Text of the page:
The Wilson Center’s North Korea International Documentation Project (NKIDP) has published another manuscript in the Critical Oral History Conference Series: Crisis and Confrontation on the Korean Peninsula: 1968-1969
Armed North Korean spies caught while trying to storm South Korea’s presidential office to assassinate then President Park Chung-hee on Jan. 21, 1968, are known to have also planned to attack the U.S. Embassy.
When the North seized the American intelligence ship USS Pueblo in waters off the North Korean port of Wonsan two days later, the U.S. planned to immediately mobilize F-4 Phantom fighters to bomb the North. This plan was shelved, however, because the U.S. Air Force lacked devices for loading conventional weapons required for an air strike.
This information was derived from a compilation of declassified documents from 1968-69 titled, “Crisis on the Korean Peninsula and Standoff” obtained exclusively by The Dong-A Ilbo from the Woodrow Wilson International Center for Scholars in Washington Monday.
The documents were compiled after the center held in September 2008 a closed forum with 15 experts and seven former U.S. officials who worked in both Koreas and China in the late 1960s.
Through the forum, the U.S. think tank comprehensively analyzed classified documents 1,285 pages in volume, including those from the former Soviet Union and the Eastern European bloc like the former East Germany and Romania.
Those who attended the forum included Horst Brie, former East German Ambassador to North Korea; Walter Cutler, former political adviser to the U.S. ambassador to South Korea; Thomas Hughes, former director of the Bureau of Intelligence and Research at the U.S. State Department; James Leonard, former chief of the Korea Desk at the State Department; and David Reuter, analyst for Northeast Asia at the U.S. National Security Agency.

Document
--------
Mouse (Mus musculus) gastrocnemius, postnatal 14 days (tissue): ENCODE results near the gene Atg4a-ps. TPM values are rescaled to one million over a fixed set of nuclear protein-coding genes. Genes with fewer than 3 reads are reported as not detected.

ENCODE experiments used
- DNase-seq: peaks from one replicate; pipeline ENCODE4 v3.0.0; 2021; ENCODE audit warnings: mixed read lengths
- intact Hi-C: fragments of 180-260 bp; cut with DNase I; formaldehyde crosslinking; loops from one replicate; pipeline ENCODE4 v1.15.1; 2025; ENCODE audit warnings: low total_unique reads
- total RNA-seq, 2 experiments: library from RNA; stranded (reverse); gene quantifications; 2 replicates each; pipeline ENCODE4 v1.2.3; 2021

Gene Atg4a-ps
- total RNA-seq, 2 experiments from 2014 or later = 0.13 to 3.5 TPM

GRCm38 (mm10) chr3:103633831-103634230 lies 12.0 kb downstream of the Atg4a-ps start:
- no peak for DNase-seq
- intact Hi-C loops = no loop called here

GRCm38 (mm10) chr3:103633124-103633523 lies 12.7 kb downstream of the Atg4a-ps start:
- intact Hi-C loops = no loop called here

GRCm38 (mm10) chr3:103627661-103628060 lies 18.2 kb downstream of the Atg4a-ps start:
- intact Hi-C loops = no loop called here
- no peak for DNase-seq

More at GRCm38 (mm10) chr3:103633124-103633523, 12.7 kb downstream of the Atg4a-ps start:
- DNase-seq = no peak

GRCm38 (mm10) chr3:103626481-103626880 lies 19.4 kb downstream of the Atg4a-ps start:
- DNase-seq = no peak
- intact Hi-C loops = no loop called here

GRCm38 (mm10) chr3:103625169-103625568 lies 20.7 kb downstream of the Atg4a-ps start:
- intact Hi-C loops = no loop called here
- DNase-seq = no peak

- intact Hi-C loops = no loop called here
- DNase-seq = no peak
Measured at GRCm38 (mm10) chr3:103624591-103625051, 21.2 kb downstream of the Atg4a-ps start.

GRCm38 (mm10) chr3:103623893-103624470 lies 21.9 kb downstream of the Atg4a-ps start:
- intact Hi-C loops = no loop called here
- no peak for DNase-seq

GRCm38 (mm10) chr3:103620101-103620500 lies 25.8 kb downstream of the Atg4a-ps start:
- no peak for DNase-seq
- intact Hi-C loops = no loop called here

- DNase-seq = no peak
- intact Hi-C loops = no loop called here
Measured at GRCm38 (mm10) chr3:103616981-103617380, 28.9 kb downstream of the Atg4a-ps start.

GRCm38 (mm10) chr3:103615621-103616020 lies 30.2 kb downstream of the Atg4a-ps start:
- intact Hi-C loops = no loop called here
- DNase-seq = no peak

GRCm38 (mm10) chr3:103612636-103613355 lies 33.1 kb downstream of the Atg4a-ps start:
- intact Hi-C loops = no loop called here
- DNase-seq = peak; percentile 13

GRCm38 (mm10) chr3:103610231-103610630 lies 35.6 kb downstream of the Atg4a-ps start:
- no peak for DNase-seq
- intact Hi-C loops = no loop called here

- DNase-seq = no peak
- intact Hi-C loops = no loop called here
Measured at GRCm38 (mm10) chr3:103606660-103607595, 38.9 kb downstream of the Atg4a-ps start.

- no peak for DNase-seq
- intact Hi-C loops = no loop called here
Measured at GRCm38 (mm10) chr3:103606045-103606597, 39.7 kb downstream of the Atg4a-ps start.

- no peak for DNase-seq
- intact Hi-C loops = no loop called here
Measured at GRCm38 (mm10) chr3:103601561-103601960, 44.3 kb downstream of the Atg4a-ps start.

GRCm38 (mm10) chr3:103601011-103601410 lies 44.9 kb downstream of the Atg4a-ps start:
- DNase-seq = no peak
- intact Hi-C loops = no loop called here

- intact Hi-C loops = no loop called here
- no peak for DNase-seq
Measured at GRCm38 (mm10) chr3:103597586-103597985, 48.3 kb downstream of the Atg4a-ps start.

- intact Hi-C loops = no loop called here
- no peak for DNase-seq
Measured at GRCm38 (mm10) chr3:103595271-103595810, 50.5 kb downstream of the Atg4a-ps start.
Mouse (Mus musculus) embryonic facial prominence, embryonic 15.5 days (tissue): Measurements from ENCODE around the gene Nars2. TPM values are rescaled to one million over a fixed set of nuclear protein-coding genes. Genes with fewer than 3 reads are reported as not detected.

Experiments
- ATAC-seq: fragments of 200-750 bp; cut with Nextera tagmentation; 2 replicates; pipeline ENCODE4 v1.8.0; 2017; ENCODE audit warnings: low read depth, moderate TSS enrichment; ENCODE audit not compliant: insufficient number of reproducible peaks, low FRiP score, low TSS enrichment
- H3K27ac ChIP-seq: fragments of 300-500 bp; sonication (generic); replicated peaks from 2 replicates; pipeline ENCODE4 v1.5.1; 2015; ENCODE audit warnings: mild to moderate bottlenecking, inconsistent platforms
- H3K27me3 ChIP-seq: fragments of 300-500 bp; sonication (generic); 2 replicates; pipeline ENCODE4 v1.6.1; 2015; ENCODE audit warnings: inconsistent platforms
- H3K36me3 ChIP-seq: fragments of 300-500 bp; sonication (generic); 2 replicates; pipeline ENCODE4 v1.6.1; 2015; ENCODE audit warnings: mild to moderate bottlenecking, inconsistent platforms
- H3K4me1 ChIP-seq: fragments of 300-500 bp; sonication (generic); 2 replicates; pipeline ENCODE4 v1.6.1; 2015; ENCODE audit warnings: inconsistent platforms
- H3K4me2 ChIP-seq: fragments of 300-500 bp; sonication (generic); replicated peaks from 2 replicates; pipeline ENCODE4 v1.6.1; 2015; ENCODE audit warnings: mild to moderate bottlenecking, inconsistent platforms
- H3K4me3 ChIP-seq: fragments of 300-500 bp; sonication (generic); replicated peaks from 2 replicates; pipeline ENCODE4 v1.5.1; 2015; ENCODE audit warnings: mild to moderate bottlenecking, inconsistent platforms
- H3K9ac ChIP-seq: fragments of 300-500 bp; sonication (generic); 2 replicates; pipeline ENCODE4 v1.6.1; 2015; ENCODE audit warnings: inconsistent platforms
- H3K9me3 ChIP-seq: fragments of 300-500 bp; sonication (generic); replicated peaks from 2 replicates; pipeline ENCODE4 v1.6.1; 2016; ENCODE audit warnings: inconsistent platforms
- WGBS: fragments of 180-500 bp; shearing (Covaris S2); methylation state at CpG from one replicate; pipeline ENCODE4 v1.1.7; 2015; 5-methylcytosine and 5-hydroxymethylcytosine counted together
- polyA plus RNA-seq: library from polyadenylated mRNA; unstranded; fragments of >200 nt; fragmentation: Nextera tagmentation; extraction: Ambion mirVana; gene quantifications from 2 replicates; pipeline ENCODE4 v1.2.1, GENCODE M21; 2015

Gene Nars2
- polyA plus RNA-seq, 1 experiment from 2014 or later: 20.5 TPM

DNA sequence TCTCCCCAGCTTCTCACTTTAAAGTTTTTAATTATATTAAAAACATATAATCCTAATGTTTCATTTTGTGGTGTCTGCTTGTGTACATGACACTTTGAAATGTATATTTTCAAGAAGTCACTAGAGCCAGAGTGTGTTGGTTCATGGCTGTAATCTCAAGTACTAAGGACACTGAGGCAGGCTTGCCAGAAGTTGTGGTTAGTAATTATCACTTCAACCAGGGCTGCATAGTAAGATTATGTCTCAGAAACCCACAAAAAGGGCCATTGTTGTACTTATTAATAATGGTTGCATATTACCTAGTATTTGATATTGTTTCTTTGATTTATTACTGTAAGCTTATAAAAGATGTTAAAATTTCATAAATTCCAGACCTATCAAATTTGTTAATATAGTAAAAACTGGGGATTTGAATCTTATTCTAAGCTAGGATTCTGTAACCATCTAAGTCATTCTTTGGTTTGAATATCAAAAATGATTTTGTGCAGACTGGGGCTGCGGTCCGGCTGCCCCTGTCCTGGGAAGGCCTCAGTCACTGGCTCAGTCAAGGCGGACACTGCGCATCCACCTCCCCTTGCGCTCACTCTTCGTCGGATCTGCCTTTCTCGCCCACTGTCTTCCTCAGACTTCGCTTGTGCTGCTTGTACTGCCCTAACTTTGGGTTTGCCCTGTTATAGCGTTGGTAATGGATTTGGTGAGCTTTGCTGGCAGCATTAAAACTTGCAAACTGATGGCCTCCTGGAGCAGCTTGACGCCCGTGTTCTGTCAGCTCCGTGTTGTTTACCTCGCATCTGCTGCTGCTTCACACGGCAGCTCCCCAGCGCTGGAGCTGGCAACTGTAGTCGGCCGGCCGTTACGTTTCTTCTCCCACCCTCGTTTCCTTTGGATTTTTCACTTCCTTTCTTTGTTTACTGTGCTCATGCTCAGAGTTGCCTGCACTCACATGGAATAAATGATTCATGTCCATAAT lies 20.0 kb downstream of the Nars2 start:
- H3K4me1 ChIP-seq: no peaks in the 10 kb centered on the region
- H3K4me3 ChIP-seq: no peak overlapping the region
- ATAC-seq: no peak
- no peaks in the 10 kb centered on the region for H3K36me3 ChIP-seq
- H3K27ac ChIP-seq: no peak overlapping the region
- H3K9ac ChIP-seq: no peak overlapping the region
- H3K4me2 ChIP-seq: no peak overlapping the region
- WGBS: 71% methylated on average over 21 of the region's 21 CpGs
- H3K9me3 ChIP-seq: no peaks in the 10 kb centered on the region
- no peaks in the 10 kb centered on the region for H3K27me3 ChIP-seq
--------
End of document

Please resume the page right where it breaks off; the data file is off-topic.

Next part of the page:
Also at the event were Kang In-duk, former South Korean unification minister, and Yoon Ha-jeong, former South Korean vice foreign minister.
Leonard said, “According to multiple documents considered classified at the time, North Korea’s seizure of the USS Pueblo constituted an emergency situation. After the incident was reported to the U.S. Air Force, F-4 Phantoms were to be mobilized within several minutes but did not take off because they only were equipped with devices for loading nuclear weapons but none for loading conventional weapons.”
“The USS Pueblo incident was apparently a disgrace to the U.S.,” he said, adding, “With security concerns heightened at the time and Seoul’s presidential office under attack, the U.S. Defense Department should have been prepared to protect the Pueblo by mobilizing the Air Force when necessary.”
Ultimately, Washington merely mobilized the nuclear aircraft carrier Enterprise and two Aegis destroyers from the U.S. Navy`s 7th Fleet.
Kang, who served as the first chief of the North Korea intelligence bureau at the (South) Korean Central Intelligence Agency, said, “Armed North Korean spies, including Kim Shin-jo, originally had five targets including the U.S. Embassy in Seoul, (South Korean) Army headquarters, Seoul Prison and Seobinggo North Korean Spy Detention Camp.”
“But judging that the targets were too scattered, the North reduced the group of armed spies to 31 from the originally planned 35, and only targeted the presidential office.”
Through interrogation of Kim, Seoul secured intelligence that the spies originally had the U.S. Embassy as a target but it did not inform Washington of this finding.
Cutler, who was stationed in Seoul at the time, said, “We had no prior intelligence that the embassy was a target and thus took no special security measures in this regard.”